So, Chile is home to Cabernet Sauvignon and Merlot, right? And Argentina is the land of Malbec and Torrontes? Well, perhaps it’s time for us all to think again.
While our supermarket shelves and the wine lists in our restaurant chains may be full of familiar grape varieties from well-known producers, there are dozens of boutique and artisan wineries on either side of the Andes that are experimenting with lesser-grown varieties to produce some really characterful wines.
A recent tasting in Glasgow under the enticing title of “Pioneers of the Andes” brought Scottish drinkers face-to-face with some of those winemakers, including Roberto Echeverría and Matias Riccitelli from their eponymous wineries and Marco Fernández from Doña Paula.
The mix of Argentinian and Chilean wines made for some interesting comparisons and contrasts. One fact that really stood out for me was the difference in the quality of the Malbecs on offer; while many cheaper bottles can be bland and a bit flabby, without fail the Malbecs on offer at this tasting were full of bright and juicy fruit, with layers of structure that would allow them to sit very well alongside food.
While the Malbecs were certainly of a high quality, what about the other grape varieties on show from the southern hemisphere? Some of these may be a wee bit trickier to find, but Andy Bell and Pete Stuart at Inverarity 121 in Glasgow have said that they are happy to try to help source them.
Riccitelli Vineyard Selection Cabernet Franc, 2012
Often when we see single varietal Cabernet Franc it comes from the cool climate of the Loire Valley in France and it can really divide the audience, with its green and vegetal aromas and flavours often going down badly with some drinkers. Shift the variety to Argentina and winemaker Matias Riccitelli is producing soft and velvety Cabernet Franc that has spent 16 months in French oak barrels, with ripe raspberry and cranberry flavours sitting alongside sweeter chocolatey notes. Half of the grapes come from the Uco Valley in Mendoza, while the other half come from Mendoza’s Luján de Cuyo. Matias is the son of Jorge Riccitelli, winemaker at the renowned Bodegas Norton; instead of shying away from the comparison, one of his ranges is called “The apple doesn’t fall far from the tree”, demonstrating how he embraces his pedigree.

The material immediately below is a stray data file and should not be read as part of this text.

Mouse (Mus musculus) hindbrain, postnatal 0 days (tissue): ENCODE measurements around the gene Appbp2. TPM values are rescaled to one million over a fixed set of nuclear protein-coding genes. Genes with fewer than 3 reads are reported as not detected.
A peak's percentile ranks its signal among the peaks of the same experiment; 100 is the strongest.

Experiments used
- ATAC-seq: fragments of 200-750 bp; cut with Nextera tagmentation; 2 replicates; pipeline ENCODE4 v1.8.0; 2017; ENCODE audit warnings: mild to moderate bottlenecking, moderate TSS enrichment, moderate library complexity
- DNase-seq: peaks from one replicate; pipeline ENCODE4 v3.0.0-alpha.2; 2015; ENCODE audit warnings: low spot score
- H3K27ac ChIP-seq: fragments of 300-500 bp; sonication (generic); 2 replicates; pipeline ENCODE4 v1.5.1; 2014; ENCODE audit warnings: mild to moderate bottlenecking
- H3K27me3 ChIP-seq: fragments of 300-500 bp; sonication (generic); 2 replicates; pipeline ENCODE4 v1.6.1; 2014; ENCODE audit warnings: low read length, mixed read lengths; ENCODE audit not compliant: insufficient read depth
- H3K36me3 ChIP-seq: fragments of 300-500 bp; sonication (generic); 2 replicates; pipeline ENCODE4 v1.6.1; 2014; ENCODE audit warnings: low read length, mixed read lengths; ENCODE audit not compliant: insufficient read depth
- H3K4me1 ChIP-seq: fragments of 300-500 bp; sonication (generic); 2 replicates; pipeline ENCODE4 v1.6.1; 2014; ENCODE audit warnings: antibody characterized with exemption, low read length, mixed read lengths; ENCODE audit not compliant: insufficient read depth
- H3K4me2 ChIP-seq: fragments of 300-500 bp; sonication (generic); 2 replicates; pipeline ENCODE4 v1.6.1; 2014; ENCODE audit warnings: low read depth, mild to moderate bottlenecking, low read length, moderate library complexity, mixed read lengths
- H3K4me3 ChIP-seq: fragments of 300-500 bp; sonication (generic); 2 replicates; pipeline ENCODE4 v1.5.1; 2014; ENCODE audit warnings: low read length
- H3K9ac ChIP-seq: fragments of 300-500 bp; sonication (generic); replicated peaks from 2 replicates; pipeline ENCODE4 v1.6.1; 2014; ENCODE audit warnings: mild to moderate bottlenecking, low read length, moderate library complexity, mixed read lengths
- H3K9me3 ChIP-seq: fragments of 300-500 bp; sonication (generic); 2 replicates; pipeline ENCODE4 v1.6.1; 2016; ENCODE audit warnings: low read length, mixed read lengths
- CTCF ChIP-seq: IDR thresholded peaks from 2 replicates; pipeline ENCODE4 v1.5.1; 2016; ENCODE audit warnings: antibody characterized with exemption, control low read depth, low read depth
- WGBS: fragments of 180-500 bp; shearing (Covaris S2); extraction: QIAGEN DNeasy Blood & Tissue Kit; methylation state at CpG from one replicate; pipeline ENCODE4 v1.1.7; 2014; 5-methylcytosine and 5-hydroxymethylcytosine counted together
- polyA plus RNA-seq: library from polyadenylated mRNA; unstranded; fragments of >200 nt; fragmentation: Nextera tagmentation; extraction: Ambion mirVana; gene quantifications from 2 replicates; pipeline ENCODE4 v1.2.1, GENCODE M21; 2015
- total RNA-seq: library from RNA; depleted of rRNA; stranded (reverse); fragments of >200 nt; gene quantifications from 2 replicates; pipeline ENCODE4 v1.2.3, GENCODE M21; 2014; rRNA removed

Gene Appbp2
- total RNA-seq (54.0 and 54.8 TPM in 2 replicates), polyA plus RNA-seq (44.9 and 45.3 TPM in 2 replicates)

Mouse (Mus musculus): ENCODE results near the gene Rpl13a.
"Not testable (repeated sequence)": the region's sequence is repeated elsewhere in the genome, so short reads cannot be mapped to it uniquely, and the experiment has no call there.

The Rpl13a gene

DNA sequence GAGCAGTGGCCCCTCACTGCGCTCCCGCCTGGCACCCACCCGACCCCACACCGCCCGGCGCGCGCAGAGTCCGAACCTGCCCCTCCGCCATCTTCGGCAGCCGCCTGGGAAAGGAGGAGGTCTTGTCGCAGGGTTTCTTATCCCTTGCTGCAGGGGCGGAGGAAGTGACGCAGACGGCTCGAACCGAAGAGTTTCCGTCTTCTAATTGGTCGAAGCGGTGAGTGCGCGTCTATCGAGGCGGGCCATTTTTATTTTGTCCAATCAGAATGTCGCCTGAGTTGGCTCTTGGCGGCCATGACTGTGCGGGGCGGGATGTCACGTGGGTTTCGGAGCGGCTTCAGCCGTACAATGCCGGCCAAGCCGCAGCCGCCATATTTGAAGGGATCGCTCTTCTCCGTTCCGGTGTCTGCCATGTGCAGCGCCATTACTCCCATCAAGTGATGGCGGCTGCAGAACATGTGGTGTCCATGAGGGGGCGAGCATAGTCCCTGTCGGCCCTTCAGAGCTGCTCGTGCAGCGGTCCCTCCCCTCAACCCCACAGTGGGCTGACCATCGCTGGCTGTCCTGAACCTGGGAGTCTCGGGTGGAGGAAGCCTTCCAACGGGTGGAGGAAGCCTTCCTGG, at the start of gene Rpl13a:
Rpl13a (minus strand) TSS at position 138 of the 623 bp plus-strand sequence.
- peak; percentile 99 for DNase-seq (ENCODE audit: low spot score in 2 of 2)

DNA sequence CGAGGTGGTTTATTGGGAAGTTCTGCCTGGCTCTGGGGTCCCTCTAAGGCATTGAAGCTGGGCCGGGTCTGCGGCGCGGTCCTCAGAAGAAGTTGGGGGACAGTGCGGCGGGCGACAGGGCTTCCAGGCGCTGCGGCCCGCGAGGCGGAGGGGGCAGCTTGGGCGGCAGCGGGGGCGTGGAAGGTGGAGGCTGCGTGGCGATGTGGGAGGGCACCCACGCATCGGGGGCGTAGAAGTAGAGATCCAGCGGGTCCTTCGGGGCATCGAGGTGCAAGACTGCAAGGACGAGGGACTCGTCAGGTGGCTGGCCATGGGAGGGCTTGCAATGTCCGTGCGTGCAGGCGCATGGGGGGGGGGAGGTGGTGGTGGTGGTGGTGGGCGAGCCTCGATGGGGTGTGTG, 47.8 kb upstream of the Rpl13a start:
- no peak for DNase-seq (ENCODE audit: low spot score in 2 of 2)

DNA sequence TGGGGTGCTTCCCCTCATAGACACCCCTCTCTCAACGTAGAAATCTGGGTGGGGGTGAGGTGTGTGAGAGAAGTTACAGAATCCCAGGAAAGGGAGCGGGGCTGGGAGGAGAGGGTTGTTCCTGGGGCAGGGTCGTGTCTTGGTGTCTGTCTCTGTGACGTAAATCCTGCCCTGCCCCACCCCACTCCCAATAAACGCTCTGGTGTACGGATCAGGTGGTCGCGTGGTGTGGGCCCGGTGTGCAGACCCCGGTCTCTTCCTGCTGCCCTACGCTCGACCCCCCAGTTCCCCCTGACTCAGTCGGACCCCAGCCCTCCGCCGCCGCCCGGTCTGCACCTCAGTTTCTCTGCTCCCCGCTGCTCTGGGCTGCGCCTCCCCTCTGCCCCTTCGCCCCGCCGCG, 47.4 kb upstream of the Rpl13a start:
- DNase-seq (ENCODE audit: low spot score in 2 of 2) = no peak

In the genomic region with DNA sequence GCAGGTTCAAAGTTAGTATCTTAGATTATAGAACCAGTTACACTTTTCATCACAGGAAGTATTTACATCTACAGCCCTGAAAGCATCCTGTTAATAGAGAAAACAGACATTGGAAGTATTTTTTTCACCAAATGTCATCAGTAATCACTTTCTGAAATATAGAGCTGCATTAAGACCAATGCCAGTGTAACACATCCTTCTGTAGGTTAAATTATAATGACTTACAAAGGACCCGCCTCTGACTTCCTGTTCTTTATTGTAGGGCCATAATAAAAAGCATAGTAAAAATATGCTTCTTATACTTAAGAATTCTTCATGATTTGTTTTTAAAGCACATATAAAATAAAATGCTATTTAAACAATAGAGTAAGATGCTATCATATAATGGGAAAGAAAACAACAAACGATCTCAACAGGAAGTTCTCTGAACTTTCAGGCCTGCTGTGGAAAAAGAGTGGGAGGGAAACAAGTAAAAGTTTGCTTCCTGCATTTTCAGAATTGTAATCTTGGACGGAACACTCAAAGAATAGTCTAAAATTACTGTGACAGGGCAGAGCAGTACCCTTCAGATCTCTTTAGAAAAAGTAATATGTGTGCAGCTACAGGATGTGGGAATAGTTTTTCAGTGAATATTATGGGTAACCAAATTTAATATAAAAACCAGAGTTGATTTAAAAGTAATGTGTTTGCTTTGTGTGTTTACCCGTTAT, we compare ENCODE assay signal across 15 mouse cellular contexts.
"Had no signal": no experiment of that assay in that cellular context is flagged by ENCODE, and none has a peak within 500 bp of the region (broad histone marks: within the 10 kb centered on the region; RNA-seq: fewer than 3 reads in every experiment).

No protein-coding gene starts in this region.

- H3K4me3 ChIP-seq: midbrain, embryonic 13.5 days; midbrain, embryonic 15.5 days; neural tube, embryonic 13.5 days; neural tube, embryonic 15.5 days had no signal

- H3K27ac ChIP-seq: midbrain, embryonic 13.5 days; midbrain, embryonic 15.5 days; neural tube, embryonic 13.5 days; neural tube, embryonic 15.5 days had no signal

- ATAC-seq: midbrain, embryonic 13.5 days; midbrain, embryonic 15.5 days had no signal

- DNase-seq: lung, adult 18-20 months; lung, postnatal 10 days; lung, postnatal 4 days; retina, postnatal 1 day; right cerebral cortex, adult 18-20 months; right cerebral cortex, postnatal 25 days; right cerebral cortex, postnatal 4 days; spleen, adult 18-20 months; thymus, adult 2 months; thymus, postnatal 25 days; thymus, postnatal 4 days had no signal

Don David El Esteco Tannat, 2013 (Cornelius Wines, Haddington Wine & Whisky, Valhalla’s Goat)
Tannat is grown in the Madiran area of France, where it’s used to make deep, dark red wines. The variety has found a new lease of life in Uruguay but, across the border in Argentina, the Don David winery is showing that the grape is well suited to the Salta region too. There are all the bramble and roast meat aromas on the nose that you would expect from Tannat, but the fruit is fresh and lively, with plenty of bright acidity. The tannins – the component that makes you suck in your cheeks when you taste a wine – are much softer than many examples from South-West France.
Perez Cruz Cot Limited Edition, 2013
Malbec has become the all-conquering variety in Argentina, but the grape is also one of the classics in South-West France, especially in Cahors, where it is known as Cot and is used to make the historic “black wines”, some of the most deeply-coloured tipples you’ll ever see. The fact that the Perez Cruz boutique winery in Chile has chosen to go with the classic French name is significant – the style of the wine is more Old World than New World, with cinnamon and clove spices on the nose from the French oak barrels and tonnes of generous raspberry and black cherry fruit flavours. The overall effect is a delicious softness, with well integrated tannins.
Perez Cruz Chaski Petit Verdot, 2011
Also from Perez Cruz – and one of my favourite wines from the tasting – comes a Petit Verdot, a variety best known for making up tiny percentages of the blend in red Bordeaux but also for putting in the occasional appearance in the South of France. This Chilean example is deep and rich and warm, with lots of plummy flavours but also some spicier black pepper notes. A soft and velvety treat.
Oveja Negra Single Vineyard Carignan, 2013
Carignan is a firm favourite in hot areas such as the South of France and Spain, requiring a lot of sunshine to get the best out of this sometimes tough old variety. Winemaker Edgard Carter is working wonders with his Carignan in Chile, producing a full-bodied and powerful wine with plenty of blackberry and raspberry fruit flavours. His “black sheep” wines promise “cutting-edge blends and unexpected single vineyard varietals” and he’s right on the money with this Carignan.